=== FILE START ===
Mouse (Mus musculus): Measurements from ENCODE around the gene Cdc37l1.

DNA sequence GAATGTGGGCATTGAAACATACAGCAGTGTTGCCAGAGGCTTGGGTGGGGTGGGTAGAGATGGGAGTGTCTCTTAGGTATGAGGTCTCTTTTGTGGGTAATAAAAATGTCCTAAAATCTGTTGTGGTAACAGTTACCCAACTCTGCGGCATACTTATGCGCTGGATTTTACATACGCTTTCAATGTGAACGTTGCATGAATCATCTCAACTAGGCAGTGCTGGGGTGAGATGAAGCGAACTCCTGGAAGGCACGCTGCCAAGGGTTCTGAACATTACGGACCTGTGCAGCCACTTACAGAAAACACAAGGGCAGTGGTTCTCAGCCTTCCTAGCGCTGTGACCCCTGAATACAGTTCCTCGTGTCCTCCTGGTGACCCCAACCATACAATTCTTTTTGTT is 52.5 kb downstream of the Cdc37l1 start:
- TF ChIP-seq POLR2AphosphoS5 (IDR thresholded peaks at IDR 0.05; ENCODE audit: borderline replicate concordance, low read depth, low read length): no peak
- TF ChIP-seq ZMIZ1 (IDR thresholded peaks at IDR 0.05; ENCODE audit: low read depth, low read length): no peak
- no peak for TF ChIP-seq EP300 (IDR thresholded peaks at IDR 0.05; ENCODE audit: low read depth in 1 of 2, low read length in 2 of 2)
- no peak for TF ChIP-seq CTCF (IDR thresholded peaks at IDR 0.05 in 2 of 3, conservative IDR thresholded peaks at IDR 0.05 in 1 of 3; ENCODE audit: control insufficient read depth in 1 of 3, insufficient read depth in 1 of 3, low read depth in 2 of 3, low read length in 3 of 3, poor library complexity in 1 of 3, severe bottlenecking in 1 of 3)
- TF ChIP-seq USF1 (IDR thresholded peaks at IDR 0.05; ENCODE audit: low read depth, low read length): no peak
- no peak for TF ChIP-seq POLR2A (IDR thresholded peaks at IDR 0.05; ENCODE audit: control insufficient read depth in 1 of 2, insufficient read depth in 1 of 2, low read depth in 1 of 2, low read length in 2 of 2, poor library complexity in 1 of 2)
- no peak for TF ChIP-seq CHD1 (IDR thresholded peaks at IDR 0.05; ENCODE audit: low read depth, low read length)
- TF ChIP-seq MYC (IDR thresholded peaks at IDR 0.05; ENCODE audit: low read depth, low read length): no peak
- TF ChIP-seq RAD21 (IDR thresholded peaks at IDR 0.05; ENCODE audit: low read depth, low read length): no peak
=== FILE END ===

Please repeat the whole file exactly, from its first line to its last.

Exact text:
Mouse (Mus musculus): Measurements from ENCODE around the gene Cdc37l1.

DNA sequence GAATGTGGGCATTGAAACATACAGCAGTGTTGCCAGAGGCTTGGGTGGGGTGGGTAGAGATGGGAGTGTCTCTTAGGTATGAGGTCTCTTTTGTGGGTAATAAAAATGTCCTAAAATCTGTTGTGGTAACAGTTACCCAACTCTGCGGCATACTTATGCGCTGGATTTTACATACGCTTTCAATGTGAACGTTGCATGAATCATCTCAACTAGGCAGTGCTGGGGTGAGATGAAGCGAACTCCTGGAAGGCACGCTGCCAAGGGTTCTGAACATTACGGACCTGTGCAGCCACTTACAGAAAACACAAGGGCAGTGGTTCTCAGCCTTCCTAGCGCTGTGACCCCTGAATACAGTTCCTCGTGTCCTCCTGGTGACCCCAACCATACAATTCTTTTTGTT is 52.5 kb downstream of the Cdc37l1 start:
- TF ChIP-seq POLR2AphosphoS5 (IDR thresholded peaks at IDR 0.05; ENCODE audit: borderline replicate concordance, low read depth, low read length): no peak
- TF ChIP-seq ZMIZ1 (IDR thresholded peaks at IDR 0.05; ENCODE audit: low read depth, low read length): no peak
- no peak for TF ChIP-seq EP300 (IDR thresholded peaks at IDR 0.05; ENCODE audit: low read depth in 1 of 2, low read length in 2 of 2)
- no peak for TF ChIP-seq CTCF (IDR thresholded peaks at IDR 0.05 in 2 of 3, conservative IDR thresholded peaks at IDR 0.05 in 1 of 3; ENCODE audit: control insufficient read depth in 1 of 3, insufficient read depth in 1 of 3, low read depth in 2 of 3, low read length in 3 of 3, poor library complexity in 1 of 3, severe bottlenecking in 1 of 3)
- TF ChIP-seq USF1 (IDR thresholded peaks at IDR 0.05; ENCODE audit: low read depth, low read length): no peak
- no peak for TF ChIP-seq POLR2A (IDR thresholded peaks at IDR 0.05; ENCODE audit: control insufficient read depth in 1 of 2, insufficient read depth in 1 of 2, low read depth in 1 of 2, low read length in 2 of 2, poor library complexity in 1 of 2)
- no peak for TF ChIP-seq CHD1 (IDR thresholded peaks at IDR 0.05; ENCODE audit: low read depth, low read length)
- TF ChIP-seq MYC (IDR thresholded peaks at IDR 0.05; ENCODE audit: low read depth, low read length): no peak
- TF ChIP-seq RAD21 (IDR thresholded peaks at IDR 0.05; ENCODE audit: low read depth, low read length): no peak